Dave Fisher

Over the last several years, the medical imaging community has experienced a number of government-enforced reimbursement cuts. Most recently, the Medicare Payment Advisory Commission (MedPAC) has announced medical imaging cuts. In addition, versions of several trade bills have proposed raising the current utilization rate for molecular imaging—which would mean reduced reimbursement—in support of the unrelated Trade Adjustment Assistance (TAA) program.

“There are three free trade agreements (South Korea, Colombia, and Panama), and those agreements were negotiated by the Bush administration,” said Dave Fisher, executive director of the Medical Imaging & Technology Alliance (MITA). “There have been ongoing discussions about them and a lot of controversy about attaching a fourth bill called the TAA, which would provide assistance to workers.

“That’s the package of legislation. Within the TAA bill—that bill costs a little bit of money because it provides some assistance—there was an offset that would have affected imaging utilization rates. The version of the bill that was released on Thursday [June 30] no longer included that offset.”

Despite the recent proposal of the bill not including the TAA offset, Fisher cautions that the medical imaging community is not out of the woods yet. All of these proposals are simply markups of what the final bill, to be determined by President Obama, may look like. Fisher compares these proposals to recommendations as to how the final bill should look, rather than proposed bills.

Why the medical imaging community has been continually targeted and affected by these and similar cuts is more pressing. Fisher believes that much of the current legislation is being based on outdated information concerning the medical imaging community.

“People still believe imaging is growing based on data from 10 years ago when in fact it’s not true anymore,” said Fisher. “Since 2006 when we first started enduring the cuts in reimbursement, there has been a sea change in the utilization rate.

“It’s actually something that’s a bit frustrating from my perspective because as recently as March, MedPAC stated that imaging utilization was flat. Spending on imaging is down from 2006. We’ve been hit by five separate reductions, whether it’s through reimbursement reductions, through legislation, or through administrative action in the last 5 years. And frankly, I feel like without all of these cuts even being put in place yet, it’s completely inappropriate and harmful to patients to continue to enact these cuts.”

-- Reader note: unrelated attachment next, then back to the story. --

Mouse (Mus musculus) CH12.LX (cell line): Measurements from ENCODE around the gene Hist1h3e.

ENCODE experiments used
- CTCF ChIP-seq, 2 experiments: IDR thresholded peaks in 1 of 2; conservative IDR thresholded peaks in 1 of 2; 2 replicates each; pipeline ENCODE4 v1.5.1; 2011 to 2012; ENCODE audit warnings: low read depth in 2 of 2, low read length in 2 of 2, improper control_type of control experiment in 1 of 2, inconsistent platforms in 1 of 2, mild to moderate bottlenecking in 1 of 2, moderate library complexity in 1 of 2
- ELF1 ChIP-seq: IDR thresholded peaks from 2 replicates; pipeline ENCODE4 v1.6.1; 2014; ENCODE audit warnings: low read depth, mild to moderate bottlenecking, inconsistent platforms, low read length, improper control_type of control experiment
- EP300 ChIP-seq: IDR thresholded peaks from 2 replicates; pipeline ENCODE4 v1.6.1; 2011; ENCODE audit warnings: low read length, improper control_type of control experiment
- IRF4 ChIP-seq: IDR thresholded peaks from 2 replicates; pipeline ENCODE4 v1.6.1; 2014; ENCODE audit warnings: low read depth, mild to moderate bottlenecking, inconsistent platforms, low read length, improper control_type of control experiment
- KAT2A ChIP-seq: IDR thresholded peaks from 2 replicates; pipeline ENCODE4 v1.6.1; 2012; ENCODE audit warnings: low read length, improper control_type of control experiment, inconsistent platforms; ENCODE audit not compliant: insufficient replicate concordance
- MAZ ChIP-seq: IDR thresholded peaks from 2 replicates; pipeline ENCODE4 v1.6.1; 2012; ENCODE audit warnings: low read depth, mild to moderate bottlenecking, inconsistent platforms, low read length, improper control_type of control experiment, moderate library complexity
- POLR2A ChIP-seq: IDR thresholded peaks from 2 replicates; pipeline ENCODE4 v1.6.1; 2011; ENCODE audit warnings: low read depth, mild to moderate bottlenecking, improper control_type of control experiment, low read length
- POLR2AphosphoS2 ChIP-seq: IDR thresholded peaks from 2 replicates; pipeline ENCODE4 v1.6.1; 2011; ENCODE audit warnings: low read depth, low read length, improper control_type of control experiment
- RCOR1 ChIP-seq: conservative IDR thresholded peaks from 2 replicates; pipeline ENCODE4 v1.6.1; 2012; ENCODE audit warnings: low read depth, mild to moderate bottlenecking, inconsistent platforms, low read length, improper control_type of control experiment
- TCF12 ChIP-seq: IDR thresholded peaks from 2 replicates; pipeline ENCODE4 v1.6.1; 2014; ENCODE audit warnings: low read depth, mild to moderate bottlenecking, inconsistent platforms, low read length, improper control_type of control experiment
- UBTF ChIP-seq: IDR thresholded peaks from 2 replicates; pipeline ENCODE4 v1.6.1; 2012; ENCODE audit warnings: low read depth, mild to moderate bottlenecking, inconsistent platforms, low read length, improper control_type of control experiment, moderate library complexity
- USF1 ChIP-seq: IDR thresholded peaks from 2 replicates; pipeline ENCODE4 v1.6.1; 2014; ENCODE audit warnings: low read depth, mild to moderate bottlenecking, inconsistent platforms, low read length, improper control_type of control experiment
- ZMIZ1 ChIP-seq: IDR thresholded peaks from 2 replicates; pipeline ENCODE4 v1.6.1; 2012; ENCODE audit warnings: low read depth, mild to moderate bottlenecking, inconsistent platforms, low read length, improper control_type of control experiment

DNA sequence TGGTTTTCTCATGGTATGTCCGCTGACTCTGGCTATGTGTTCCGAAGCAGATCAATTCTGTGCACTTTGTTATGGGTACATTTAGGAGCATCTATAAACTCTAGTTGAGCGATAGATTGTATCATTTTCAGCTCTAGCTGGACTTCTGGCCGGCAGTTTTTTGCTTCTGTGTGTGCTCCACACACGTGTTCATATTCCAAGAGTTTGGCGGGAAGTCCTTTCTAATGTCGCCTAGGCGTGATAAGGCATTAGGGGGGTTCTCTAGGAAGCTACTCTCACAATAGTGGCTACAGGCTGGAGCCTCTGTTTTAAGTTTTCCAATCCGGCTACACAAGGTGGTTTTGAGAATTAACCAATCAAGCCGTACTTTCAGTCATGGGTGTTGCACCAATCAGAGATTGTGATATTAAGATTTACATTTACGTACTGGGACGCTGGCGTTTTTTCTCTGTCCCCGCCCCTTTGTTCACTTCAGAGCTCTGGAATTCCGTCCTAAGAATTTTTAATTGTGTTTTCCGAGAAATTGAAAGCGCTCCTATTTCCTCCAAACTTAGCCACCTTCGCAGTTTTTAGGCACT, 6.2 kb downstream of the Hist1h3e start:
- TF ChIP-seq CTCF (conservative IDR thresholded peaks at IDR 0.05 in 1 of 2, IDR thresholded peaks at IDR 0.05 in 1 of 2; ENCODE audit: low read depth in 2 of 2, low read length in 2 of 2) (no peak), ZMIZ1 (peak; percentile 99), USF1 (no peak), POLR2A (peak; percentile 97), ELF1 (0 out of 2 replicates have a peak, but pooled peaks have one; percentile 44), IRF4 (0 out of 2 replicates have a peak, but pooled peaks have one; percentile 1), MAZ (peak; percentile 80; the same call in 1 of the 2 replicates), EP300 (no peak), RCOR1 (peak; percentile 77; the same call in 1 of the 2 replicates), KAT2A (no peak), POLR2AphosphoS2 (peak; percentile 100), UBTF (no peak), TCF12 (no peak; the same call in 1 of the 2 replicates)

Fisher warns that utilization rates—one factor in an algorithm that determines reimbursement—are increasing to a point that no longer supports local imaging centers, which could have a serious effect on the patient population. In addition, with lower reimbursement rates comes less capital for imaging centers to spend updating equipment, restricting the patients’ access to the newest technology.

But invested associations like MITA are not taking these cuts sitting down. These associations will continue to reach out to lawmakers and their local communities to fight against these seemingly persistent medical imaging cuts.

“We’re going to continue to work with our partners in the community as well as patient groups to help educate folks on the Hill as well as educate the administration, to make sure that accurate information is being shared with policymakers and that all of them understand that imaging is not a high growth industry right now,” said Fisher. “Additional cuts will have major implications on the future.”